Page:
spatial and visual rhetorics attend to issues of boundaries. From the
structure of our classroom spaces to the margins of the page, rhetoricians
and compositionist are investigating the ways spatial and visual experiences
are impacting our work as scholars and teachers.
From the architecture of "made spaces" to our constructions
of "prairie, desert, or wetland," discursive readings of how
we live and inhabit our world are connected with our rhetorical practices
and our lives as researchers and teachers of rhetoric and composition.
How we define the "site" of our research, the "common
places" of rhetoric, or even the "classroom" all affect
our interactions with participants, texts, and students.
interrogate the ways we construct, deconstruct, and re-envision new
possibilities for those spaces is one of the major aims of this course.
the normalized design of the traditional academic essay to the development
of multimedia work, visual design theories challenge rhetoric and composition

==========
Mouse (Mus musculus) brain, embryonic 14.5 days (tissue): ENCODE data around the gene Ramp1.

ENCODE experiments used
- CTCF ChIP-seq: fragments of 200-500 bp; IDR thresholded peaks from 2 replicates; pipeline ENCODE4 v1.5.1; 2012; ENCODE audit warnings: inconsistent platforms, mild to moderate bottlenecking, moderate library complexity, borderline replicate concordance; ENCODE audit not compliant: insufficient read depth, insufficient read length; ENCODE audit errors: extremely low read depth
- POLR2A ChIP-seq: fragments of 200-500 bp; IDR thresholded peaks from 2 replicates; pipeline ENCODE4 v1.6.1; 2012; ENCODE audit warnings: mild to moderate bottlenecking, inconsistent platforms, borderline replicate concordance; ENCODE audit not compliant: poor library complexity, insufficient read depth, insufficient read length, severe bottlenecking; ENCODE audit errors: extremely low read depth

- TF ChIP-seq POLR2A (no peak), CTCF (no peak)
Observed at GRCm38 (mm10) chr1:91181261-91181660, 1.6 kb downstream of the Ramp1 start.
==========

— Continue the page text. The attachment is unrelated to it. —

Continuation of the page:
scholars to question what it means to "compose."
albers, white line square xi, 1966
Fundamental to our work as researchers and teachers, print-based epistemologies
must be re-assessed in light of new media forms, and even some old media
iterations. Therefore, another equally ambitious goal for this course
is to investigate the visual aspects of our work.
With the assertion that no teacher of rhetoric and composition can ignore
our relationship to visual culture, this course also aims to study our
complex relationship to visual media and to discover ways of critically
engaging document design, multimedia, and the binary of text/image.
To this end, participants will read from a range of modern and postmodern
theorists, rhetoricians, design scholars, and compositionists and attend
to issues of space, design, visual arts, aesthetics, and more. Some
potential course readings include Henri Lefebvre, Edward Soja, Richard
Buchanan, Victor Margolin, David Sibley, Michel Foucault, Johndan Johnson-Eilola,
Anne Wysocki, Mary Louise Pratt, Donna Haraway, Paul Virilio, Jean Baudrillard,
among others. Students will articulate the ways these works inform their
understandings of spatial and visual rhetorics as applied to their teaching